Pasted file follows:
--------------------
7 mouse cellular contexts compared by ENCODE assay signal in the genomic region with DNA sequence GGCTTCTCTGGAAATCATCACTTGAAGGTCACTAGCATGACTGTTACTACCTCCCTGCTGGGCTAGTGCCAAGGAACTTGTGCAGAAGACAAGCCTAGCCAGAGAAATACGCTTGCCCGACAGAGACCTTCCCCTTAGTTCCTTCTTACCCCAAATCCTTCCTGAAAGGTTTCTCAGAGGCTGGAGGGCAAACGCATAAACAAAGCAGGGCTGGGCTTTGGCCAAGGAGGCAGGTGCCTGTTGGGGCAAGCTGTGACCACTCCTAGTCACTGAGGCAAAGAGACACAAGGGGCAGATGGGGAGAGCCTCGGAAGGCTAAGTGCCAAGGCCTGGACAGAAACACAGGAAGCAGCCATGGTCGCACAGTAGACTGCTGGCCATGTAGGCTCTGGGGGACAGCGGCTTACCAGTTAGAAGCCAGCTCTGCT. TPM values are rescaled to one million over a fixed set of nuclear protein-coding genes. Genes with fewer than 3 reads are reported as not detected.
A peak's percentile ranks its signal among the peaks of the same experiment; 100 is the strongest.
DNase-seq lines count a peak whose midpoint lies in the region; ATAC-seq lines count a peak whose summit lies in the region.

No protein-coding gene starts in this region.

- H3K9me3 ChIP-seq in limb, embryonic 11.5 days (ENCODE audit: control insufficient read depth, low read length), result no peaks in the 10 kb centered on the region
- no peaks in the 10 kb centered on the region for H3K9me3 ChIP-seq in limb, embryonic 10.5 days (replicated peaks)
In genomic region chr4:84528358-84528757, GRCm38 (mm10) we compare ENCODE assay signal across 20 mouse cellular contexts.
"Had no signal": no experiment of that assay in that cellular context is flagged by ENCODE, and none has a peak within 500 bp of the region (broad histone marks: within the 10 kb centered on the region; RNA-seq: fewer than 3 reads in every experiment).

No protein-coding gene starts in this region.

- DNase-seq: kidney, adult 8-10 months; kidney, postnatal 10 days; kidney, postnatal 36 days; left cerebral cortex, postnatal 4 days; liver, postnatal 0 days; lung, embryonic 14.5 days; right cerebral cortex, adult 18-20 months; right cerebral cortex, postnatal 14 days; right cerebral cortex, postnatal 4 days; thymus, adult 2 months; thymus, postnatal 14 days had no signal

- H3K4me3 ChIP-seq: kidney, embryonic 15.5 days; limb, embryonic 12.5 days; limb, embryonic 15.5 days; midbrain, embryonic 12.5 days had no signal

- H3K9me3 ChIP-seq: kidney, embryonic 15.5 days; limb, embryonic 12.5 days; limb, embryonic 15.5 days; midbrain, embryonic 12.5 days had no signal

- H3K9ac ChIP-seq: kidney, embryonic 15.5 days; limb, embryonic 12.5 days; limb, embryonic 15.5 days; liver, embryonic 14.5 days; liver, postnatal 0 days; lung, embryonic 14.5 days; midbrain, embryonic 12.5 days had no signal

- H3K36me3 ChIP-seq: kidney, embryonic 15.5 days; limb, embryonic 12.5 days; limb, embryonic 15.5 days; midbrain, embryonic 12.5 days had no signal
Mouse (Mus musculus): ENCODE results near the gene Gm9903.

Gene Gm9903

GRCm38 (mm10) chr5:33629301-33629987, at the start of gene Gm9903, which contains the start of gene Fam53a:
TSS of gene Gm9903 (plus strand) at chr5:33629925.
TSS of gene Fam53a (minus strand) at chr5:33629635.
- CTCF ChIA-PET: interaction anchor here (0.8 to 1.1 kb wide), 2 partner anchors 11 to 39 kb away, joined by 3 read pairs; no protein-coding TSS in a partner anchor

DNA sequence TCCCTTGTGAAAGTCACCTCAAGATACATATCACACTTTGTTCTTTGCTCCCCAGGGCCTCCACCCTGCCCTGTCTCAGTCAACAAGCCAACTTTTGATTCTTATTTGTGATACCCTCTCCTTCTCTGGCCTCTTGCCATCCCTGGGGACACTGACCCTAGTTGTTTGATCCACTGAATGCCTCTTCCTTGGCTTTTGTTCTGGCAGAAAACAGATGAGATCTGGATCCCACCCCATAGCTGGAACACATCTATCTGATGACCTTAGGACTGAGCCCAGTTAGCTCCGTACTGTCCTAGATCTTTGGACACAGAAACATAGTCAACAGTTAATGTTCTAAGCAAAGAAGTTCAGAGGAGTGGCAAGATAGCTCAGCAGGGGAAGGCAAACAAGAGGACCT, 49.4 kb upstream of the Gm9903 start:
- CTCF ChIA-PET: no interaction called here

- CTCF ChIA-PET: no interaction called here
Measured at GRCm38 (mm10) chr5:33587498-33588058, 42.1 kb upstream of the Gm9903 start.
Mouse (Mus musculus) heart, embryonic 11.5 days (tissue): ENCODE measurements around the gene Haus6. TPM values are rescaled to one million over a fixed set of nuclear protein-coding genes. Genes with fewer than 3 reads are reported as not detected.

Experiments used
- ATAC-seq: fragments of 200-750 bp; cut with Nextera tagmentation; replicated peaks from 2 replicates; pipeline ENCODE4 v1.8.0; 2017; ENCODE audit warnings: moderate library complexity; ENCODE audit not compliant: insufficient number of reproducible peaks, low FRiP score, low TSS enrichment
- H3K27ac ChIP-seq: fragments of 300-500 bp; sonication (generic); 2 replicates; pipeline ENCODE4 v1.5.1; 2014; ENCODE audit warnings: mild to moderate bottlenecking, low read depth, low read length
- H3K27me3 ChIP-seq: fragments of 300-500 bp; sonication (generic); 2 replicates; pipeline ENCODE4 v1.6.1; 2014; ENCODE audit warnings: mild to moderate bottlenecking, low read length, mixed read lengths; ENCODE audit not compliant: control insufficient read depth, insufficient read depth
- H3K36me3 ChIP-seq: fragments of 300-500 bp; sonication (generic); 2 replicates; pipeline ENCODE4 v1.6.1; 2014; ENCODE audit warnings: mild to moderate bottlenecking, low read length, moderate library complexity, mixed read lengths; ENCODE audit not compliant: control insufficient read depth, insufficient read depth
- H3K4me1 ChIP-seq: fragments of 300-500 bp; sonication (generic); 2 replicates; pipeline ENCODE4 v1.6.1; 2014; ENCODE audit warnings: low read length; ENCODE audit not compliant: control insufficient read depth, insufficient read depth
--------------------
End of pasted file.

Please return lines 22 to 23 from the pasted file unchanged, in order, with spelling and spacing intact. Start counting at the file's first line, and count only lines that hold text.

- CTCF ChIA-PET: no interaction called here

- CTCF ChIA-PET: no interaction called here